In New Zealand they call them ‘managed isolation centres’. It’s where you have to go for 14 days when you arrive in the small island nation in the Pacific Ocean. There are certain exemptions from the mandatory stays in the isolation centres but for the most part the rules apply to New Zealanders and foreigners alike.
Not only do you have to stay in a State-commandeered hotel for a fortnight you also have to pay $3,100 (€1,836) for the experience – and that doesn’t include the extra charges for bringing a partner or kids. During your stay you are tested for Covid-19 three times and only then released once all are clear.
Does it work? Well, it was big news in New Zealand the other day when one single Covid-19 case was detected in the community. It was the first since November. The previous month around 12,000 attended a concert where social distancing was not even a consideration.
The Zero Covid debate is now front and centre amongst our own political leaders. Not for the first time, mind. A quarantine proposal from Nphet was brought before Cabinet last May by previous Health Minister Simon Harris but it was shot down for a myriad of reasons ranging from the Northern Ireland border, European solidarity and civil rights concerns.
It never happened and the idea was parked until the new deadlier variants of the virus emerged and put unmanageable pressure on the health service. Now the Cabinet is being asked to consider a range of new regulations aimed at discouraging people from leaving or coming to Ireland.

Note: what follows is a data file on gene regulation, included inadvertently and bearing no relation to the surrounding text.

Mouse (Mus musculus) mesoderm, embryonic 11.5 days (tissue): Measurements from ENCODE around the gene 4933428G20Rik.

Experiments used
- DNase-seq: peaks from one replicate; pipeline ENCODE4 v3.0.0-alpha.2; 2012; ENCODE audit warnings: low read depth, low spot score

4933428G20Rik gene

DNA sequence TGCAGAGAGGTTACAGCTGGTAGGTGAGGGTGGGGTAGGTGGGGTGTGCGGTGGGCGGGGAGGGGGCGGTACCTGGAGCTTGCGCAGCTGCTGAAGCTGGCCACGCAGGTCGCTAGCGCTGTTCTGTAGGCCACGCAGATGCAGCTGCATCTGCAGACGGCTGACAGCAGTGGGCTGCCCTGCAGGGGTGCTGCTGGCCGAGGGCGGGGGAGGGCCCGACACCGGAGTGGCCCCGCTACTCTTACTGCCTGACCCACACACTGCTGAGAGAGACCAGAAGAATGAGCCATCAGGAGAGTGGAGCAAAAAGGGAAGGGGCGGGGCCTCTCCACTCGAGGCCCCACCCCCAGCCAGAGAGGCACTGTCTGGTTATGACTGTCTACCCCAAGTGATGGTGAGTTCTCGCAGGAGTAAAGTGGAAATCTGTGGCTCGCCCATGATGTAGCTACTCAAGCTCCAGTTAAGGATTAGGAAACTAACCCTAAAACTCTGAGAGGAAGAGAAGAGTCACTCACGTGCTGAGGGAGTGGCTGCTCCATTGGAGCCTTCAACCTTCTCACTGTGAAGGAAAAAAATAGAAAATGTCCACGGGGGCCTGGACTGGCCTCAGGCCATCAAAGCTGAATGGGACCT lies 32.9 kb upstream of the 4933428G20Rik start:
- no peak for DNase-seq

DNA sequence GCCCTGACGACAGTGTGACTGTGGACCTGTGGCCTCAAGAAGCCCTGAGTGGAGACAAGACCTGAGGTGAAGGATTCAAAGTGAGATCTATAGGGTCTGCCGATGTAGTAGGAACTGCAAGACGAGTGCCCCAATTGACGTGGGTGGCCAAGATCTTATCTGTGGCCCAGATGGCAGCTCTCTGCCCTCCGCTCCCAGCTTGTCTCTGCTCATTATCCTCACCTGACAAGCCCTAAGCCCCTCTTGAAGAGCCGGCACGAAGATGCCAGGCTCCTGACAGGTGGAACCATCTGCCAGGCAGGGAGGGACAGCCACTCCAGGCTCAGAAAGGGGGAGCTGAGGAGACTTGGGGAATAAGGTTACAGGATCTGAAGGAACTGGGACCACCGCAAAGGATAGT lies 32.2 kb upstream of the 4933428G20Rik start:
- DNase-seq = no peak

They want to make it so “goddamn awkward that you won’t be bothered” travelling to Ireland as the Taoiseach put it. So there will be quarantine for those who arrive without a negative Covid test but not for all passengers arriving in our airports.
The Cabinet is also looking at new fines and the threat of imprisonment for not restricting your movements at home if you fly into the country. They’ll say not that many people fly into the country without a negative test but Nphet says the current testing system misses about 40pc of Covid cases anyway.
The opposition is banging the Zero Covid drum in unison at the moment. Until recently it was only Paul Murphy and Róisín Shortall who were pushing hard for Zero Covid.
But now the political momentum to close down the country’s border is growing and in the fifth week of the third national lockdown you can be sure there is increasing public support for a solution which lead to some form of normality.
The EU has even discussed closing off the block to international travel. As ever, Northern Ireland is a problem as it leaves a gaping hole in any plans to seal the Border but surely leaders on both sides have a shared interest in stopping their citizens dying in their dozens on a daily basis.
The Government’s political capital is all but spent and a pandemic-weary public will grow more frustrated if travel restrictions are not strict enough to prevent further spread of new variants into the country. How do you tell the public it is OK to close entire industries for a year when you won’t quarantine people jetting into the country for non-essential reasons?
Guidance and advice on international travel just doesn’t cut it any more.